After the Major League Baseball All-Star Game took center stage in the sports world (not that there is much else to compete with), the complaints and criticisms about and toward the mid-summer classic have been constant and plenty. The always controversial all-star snubs, World Series home-field advantage being on the line, who the starting pitcher should be, and what should be included in the game, are the arguments and debates we've seen and heard. And honestly, every angle and argument is understandable.
No matter what is done, implemented, subtracted, or dissected, the MLB All-Star game can never please everyone. Never. With so many elements and parties to please - fans, players, managers, organizations, MLB, writers, the hosting city, and of course, television - every situation will appease a few, and cause a discontent with the rest.
Therefore, with that said, instead of issuing the usual pessimistic and complaining writing about what's wrong with the All-Star Game, I'll be proactive and will layout a plan of what MLB's All-Star Break would look like in my perfect world.
Sunday Funday-Break-Away Day
Does the MLB All-Star Break begin on Sunday or Monday? I never understand how MLB schedules prime time regular season games that run against some of their all-star festivities such as the Futures Game and the celebrity softball game. So yes, we're changing the official start of the break to Sunday. Unless absolutely needed due to rain outs, Saturday is the end of the first half of the season.
If you're a DP devotee, you are fully aware of the injustice I feel FOX and ESPN does to the All-Star Game. FOX apparently plays football theme songs in between innings, disregards any explanation or insight of the players, and simply just doesn't go the extra mile for the broadcast. ESPN's coverage of the home run derby has gotten better, but it is unbearable to listen to Berman and his "back-back-back" call on every homerun. I get it, it's your thing (and a great call when saved), but we don't need to hear it 489 times for the night. Honestly, if both FOX and ESPN put the effort into their MLB coverage that they do for their ratings darling in the NFL, it would be much better. Especially when compared to what TBS does for the NBA All-Star Weekend coverage, and even the coverage they provide for the MLB playoffs, FOX and ESPN should be ashamed.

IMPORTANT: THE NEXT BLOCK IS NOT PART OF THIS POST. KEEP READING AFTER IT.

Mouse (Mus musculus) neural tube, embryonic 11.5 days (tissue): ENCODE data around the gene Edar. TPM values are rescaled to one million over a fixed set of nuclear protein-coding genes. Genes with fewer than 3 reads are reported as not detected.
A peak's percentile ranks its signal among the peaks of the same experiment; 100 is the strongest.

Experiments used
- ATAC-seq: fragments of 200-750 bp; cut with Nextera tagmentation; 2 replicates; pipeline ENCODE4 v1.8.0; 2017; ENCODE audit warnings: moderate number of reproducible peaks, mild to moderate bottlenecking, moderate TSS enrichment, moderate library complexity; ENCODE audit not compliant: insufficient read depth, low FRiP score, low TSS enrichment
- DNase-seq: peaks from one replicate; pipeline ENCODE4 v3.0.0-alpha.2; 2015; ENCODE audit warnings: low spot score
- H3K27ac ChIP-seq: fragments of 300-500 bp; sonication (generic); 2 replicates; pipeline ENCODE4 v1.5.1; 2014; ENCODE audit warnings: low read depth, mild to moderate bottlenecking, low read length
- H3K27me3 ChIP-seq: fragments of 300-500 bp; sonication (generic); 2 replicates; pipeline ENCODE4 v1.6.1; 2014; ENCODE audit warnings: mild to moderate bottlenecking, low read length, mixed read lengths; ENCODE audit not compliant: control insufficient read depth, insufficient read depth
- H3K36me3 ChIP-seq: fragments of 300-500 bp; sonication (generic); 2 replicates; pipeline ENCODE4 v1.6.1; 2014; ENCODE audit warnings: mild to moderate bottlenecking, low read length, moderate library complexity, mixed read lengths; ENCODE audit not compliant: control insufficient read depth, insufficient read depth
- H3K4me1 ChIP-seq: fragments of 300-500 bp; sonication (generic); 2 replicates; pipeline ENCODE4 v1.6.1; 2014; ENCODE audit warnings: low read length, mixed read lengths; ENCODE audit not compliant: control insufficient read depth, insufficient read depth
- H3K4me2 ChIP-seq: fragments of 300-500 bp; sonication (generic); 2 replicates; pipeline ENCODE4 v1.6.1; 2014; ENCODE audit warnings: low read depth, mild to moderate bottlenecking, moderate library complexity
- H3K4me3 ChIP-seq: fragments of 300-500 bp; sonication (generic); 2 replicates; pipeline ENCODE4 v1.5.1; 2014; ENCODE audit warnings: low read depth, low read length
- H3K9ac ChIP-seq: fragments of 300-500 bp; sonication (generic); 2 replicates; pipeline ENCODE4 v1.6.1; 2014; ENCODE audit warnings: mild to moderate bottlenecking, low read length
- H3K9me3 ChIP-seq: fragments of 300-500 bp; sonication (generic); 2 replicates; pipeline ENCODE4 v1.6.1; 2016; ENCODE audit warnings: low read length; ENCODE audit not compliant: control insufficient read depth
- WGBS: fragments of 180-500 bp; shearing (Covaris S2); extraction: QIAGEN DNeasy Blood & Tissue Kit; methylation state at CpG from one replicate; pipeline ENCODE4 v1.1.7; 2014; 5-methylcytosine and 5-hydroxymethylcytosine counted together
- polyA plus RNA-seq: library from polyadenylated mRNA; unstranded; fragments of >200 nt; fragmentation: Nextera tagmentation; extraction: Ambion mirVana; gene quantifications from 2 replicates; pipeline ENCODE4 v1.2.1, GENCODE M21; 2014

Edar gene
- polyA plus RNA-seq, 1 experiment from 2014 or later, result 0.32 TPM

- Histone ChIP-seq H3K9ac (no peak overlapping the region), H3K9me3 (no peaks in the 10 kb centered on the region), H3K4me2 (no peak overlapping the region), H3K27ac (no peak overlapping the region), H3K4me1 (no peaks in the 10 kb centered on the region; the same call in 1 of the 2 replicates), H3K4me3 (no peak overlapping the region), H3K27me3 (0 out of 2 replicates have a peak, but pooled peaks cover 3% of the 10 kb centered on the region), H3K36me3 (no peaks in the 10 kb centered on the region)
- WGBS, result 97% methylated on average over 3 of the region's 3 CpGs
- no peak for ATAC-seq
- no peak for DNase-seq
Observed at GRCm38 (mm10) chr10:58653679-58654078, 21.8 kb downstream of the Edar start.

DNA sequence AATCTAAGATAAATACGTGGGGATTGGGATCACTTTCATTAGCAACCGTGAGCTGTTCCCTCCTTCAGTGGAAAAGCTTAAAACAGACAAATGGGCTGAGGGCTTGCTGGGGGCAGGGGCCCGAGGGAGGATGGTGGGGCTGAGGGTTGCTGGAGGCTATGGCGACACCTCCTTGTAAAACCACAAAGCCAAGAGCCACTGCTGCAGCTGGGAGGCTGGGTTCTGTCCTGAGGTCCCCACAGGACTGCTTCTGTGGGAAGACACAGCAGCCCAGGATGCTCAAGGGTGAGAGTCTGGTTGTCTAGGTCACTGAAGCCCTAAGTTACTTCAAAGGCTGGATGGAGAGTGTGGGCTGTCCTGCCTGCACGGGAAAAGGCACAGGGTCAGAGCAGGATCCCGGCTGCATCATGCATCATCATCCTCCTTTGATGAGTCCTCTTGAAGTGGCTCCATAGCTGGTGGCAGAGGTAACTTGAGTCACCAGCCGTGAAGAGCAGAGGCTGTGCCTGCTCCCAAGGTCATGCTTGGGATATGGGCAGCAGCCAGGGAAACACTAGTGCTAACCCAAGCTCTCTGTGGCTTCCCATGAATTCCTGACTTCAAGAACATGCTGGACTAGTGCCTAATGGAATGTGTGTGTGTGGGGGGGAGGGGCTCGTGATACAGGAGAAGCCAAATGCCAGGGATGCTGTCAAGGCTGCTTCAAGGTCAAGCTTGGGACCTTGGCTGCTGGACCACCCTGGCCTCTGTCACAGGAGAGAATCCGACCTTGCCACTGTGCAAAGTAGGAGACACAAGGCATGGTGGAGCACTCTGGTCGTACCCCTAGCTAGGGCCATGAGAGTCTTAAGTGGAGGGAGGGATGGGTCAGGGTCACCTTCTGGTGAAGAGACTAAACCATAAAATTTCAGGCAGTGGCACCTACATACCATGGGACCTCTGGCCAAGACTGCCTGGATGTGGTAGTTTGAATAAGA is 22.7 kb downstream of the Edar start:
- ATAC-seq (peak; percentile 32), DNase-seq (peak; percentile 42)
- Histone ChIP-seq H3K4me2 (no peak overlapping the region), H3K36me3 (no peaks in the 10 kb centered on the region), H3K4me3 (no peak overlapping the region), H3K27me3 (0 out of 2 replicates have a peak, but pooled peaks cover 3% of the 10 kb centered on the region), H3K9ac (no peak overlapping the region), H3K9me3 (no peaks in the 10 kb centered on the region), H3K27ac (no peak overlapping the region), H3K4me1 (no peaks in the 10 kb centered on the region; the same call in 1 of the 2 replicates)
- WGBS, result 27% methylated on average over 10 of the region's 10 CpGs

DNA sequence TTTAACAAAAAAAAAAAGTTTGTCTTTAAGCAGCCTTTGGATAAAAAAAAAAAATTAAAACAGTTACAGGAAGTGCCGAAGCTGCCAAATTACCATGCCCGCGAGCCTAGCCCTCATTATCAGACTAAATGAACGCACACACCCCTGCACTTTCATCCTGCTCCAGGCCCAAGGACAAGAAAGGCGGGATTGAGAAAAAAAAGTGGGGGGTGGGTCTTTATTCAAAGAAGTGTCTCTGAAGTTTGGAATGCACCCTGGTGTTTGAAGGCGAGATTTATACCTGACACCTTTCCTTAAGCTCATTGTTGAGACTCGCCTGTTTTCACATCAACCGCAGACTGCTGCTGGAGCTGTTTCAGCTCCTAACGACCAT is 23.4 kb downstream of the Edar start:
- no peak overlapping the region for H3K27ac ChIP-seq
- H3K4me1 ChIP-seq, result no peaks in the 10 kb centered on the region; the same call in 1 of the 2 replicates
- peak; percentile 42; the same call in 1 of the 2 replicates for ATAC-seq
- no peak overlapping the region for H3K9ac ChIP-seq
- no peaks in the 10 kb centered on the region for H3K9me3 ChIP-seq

Here is what I propose: NBC
Yes, I still hold a grudge against them for cancelling one of the greatest shows of all time in Friday Night Lights, but their coverage of sports are in-depth and well respected. From Football Night in America, which really has become the premier show of the NFL, and their Olympic coverage, NBC does it's homework.
During this break, it is the perfect time for fanbase's all over the country to become familiar with other players they may have seen come to town once or twice, or merely heard of or see in highlights. NBC does a great job with access to players, interviews, and connecting the athlete to the viewing audience.
Let's give NBC the All-Star pre-game show and the actual game, and offer all of the other festivities to a channel that will present them with the importance it deserves: MLB Network.
Who else would be better to promote the product than your own network?
The MLB Network's "Hot Stove" coverage and nightly analysis is awesome, with a crew that is fun and engaging. And when they get serious and begin breaking down the game in so many ways, it's that much better.
C'mon, who wouldn't want to hear a "Got heeeeeeeeeeeeem" from Kevin Millar during the All-Star break?
All-Star Festivities Lineup
What exactly is MLB All-Star Break's lineup? Everyone knows about the Home Run Derby, but what else? Here is the lineup in my perfect world:
Sunday - MLB Network - 4:00pm - Celebrity Softball Game: The current mix of Hall of Famers and celebrities is perfect.
Sunday - MLB Network - 7:00pm - The Future's Game: Keep the current USA vs. The World format as it gives a different dimension to the game while giving the game's best prospects a chance to shine. This game has been great the last couple of years, and deserves to be a showcase in prime time.
Monday - MLB Network - 7:00pm - Home Run Derby: Ten outs in the first round. Five outs every round afterwards. More on other changes in a bit.
Monday - MLB Network - 10:00pm - Field of Dreams Game: More on that in a second as well.
Tuesday - NBC - 7:45pm - MLB All-Star Game: Self-explanatory.
Gimmicks, Gismos, and Baseball
There are a few changes that I would add to the current All-Star festivities to make the break more fun, and more entertaining. The first would be a few rule amendments to the Home Run Derby. I like the derby, but it can run a bit long in competition with the current format. And let's be honest, in today's short attention-span society, quick, entertaining, and productive is the key.
As stated above, the first change would be to make all rounds after the first round five outs. After ten outs in the first round, most guys are gassed anyhow. The second and third rounds should be about selection and smart swings.